This map was inspired by a TED Talk by Wade Davis, in which he said “The Twentieth Century, three hundred years from now, is not going to be remembered for its wars or its technological innovations, but rather as the era in which we stood by and either actively endorsed or passively accepted the massive destruction of both biological and cultural diversity on the planet.”
Humans have recently increased the species extinction rate to 10,000 times the historically normal rate, and of the planet’s 6,800 languages, between fifty and ninety percent are predicted to disappear in the next one hundred years.
In the mid 1990’s, ethnobotanist Luisa Maffi coined the term “biocultural diversity,” a portmanteau that she defined as “the total variety exhibited by the world’s natural and cultural systems”. The study of biocultural diversity has since helped to indentify the most diverse places on Earth, but never before has the biocultural fabric of the United States been specifically mapped. The United States is a case study of biocultural diversity collapse and its history should be an alarm for the rest of the world not to follow.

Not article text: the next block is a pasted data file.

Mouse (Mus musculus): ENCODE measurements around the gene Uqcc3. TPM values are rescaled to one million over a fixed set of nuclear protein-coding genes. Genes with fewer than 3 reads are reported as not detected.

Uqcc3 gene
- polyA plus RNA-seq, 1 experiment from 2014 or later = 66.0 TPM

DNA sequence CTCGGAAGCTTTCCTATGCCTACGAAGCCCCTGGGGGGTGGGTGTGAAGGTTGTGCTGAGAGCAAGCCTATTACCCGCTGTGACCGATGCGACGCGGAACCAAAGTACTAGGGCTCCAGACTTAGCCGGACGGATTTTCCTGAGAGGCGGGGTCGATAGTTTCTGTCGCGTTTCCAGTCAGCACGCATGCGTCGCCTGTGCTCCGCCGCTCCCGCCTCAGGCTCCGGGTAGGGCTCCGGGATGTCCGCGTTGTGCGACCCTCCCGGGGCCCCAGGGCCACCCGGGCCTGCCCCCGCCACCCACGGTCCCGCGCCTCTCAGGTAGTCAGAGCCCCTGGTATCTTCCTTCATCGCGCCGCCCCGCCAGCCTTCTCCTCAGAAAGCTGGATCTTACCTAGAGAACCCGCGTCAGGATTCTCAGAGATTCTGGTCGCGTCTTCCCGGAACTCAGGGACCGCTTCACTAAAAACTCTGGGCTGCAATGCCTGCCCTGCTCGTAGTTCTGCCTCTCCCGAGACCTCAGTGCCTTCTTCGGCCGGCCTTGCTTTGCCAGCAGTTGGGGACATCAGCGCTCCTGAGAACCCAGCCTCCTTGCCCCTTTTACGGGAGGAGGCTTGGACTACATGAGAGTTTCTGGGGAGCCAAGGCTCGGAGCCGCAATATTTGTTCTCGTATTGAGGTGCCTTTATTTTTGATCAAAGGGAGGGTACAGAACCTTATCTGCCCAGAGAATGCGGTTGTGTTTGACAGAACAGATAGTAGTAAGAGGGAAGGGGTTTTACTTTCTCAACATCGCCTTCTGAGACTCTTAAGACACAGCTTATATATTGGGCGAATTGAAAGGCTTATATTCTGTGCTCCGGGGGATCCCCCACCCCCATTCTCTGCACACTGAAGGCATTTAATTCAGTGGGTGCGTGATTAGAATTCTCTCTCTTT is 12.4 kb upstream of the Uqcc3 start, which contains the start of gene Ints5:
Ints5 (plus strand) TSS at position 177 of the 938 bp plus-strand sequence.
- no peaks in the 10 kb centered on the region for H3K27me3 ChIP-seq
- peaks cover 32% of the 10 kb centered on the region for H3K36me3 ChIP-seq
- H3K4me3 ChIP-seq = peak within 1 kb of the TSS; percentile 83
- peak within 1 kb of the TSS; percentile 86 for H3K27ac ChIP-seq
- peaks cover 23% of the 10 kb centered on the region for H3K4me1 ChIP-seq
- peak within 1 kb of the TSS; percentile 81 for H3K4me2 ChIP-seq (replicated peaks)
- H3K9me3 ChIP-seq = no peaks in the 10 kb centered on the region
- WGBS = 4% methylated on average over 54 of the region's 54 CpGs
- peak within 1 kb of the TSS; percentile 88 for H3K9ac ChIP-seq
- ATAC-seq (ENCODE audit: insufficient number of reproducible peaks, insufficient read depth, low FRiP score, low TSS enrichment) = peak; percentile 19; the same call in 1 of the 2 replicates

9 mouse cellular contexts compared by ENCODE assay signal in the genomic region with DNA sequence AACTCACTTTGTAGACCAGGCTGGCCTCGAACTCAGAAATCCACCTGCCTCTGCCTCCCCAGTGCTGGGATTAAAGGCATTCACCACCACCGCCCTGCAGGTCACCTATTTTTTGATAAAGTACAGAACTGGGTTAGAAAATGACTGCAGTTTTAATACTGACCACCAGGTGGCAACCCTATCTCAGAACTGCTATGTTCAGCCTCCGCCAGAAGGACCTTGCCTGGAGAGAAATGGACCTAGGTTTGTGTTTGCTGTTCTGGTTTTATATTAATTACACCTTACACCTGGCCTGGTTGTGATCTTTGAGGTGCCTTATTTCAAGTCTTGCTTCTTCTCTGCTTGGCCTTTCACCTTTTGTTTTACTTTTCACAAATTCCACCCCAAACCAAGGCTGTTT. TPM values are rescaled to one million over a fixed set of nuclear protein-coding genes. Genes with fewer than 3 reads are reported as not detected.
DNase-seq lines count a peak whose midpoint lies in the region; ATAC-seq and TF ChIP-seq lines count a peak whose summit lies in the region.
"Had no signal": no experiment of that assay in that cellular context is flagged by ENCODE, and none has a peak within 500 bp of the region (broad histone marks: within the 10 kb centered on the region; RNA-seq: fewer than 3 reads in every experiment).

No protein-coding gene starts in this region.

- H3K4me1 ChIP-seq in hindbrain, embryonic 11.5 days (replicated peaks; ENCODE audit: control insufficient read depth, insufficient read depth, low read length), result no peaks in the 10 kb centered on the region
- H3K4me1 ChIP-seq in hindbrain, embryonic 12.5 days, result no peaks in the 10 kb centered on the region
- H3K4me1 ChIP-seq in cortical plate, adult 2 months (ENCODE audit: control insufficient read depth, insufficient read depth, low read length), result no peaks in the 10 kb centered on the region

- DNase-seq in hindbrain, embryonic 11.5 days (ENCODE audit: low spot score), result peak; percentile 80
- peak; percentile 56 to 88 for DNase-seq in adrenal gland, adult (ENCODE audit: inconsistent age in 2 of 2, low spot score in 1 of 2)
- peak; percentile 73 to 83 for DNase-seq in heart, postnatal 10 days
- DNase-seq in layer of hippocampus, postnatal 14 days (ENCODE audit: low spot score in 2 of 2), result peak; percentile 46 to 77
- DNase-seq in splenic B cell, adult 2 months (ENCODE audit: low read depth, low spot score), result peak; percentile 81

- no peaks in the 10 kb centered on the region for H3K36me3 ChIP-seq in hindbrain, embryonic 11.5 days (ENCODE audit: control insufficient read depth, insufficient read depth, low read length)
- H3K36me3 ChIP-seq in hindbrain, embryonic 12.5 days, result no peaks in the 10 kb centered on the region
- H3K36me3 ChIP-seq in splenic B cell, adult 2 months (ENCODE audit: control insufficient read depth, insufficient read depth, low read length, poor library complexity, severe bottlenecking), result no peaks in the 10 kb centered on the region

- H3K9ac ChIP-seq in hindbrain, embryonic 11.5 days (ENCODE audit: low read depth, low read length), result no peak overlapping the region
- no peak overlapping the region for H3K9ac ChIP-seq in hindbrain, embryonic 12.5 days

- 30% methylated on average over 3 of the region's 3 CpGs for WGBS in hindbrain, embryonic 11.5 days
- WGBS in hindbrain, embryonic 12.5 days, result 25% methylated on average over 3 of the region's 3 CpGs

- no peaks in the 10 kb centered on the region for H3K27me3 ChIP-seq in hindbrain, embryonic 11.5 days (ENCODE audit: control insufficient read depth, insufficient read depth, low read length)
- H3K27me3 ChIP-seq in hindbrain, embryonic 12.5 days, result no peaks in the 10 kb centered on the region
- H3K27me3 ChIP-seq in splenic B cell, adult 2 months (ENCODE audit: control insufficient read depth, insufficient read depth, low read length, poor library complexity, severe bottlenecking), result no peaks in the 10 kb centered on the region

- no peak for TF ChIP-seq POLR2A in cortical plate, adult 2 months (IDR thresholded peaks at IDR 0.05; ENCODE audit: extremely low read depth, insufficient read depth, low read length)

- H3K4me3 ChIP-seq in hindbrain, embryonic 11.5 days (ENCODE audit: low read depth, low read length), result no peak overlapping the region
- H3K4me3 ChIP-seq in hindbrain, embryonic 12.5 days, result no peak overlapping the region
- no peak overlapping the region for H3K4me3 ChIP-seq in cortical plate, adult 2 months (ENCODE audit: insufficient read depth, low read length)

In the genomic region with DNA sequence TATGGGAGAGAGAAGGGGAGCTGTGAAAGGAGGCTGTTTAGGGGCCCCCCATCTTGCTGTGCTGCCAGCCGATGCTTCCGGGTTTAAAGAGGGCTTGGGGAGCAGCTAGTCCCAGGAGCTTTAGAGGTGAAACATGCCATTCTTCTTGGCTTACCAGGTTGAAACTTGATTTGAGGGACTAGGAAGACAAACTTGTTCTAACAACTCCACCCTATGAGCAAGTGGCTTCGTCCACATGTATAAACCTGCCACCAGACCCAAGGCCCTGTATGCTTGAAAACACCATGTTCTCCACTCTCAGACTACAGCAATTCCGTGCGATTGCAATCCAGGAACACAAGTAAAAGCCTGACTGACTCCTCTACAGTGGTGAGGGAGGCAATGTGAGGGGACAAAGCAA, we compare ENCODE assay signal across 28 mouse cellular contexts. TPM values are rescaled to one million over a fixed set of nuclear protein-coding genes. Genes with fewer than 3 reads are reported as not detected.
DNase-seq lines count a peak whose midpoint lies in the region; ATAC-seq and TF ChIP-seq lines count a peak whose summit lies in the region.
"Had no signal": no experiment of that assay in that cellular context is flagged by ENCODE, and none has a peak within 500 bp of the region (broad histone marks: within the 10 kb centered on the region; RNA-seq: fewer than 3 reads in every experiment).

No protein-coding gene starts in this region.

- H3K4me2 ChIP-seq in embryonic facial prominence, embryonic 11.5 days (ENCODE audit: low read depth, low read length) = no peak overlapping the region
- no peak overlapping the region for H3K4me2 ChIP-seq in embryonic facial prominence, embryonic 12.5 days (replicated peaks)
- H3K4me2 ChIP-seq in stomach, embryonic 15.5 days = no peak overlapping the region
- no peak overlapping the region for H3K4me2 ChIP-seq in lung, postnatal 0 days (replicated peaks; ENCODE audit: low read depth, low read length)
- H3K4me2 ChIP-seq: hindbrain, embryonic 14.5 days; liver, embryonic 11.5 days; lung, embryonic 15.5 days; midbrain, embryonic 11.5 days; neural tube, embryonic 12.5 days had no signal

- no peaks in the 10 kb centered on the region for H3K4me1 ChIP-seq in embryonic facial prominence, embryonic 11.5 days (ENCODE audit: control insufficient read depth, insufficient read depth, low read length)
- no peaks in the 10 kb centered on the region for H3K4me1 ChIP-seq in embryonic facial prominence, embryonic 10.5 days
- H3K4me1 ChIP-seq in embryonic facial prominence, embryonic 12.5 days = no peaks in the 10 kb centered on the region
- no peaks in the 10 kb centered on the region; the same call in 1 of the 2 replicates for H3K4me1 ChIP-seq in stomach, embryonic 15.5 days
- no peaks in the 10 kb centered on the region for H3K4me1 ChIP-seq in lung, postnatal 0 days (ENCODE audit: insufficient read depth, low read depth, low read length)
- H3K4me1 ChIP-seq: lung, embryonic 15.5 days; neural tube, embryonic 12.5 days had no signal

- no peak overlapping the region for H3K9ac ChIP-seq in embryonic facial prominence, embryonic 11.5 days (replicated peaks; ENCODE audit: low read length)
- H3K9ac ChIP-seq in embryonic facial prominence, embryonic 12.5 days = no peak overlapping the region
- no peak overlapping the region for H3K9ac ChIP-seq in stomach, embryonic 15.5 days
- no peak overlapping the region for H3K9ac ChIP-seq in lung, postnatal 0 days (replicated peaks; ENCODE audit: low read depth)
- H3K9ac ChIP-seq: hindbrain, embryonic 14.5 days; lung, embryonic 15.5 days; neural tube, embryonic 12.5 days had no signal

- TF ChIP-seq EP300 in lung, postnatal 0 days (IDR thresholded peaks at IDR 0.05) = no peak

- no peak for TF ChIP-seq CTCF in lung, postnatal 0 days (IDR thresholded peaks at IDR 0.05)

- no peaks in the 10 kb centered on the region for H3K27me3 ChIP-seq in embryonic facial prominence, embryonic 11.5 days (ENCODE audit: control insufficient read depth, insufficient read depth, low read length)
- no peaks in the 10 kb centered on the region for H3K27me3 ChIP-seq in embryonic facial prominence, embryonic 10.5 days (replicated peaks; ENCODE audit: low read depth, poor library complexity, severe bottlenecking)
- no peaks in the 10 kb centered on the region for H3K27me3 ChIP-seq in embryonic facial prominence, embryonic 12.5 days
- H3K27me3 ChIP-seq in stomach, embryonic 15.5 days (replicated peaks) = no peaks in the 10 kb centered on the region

This map is a display of where biocultural diversity still exists in the US, the importance of which is resilience. Resilience is the ability of a system to withstand environmental flux without collapsing. The more biologically and culturally diverse a system is, the more resilient it is against disturbance. With the many “disturbances” our society faces today – climate change, peak oil, economic collapse, food insecurity – resilience is the key to our survival. With growing agreement among scientists that it may be too late to stop climate change, the next step is adaptation. Even Bill McKibben recently acknowledged that “We’re no longer at the point of trying to stop global warming. It’s too late for that. We’re trying to keep it from becoming a complete and utter calamity.” While the fight to prevent further climate change continues, the fight to preserve biocultural diversity must also escalate as we buffer the systems of resilience.
Note: Languages are mapped using a single point at the relative center of the area where the speakers live, or in certain cases, where the largest speaker community lives.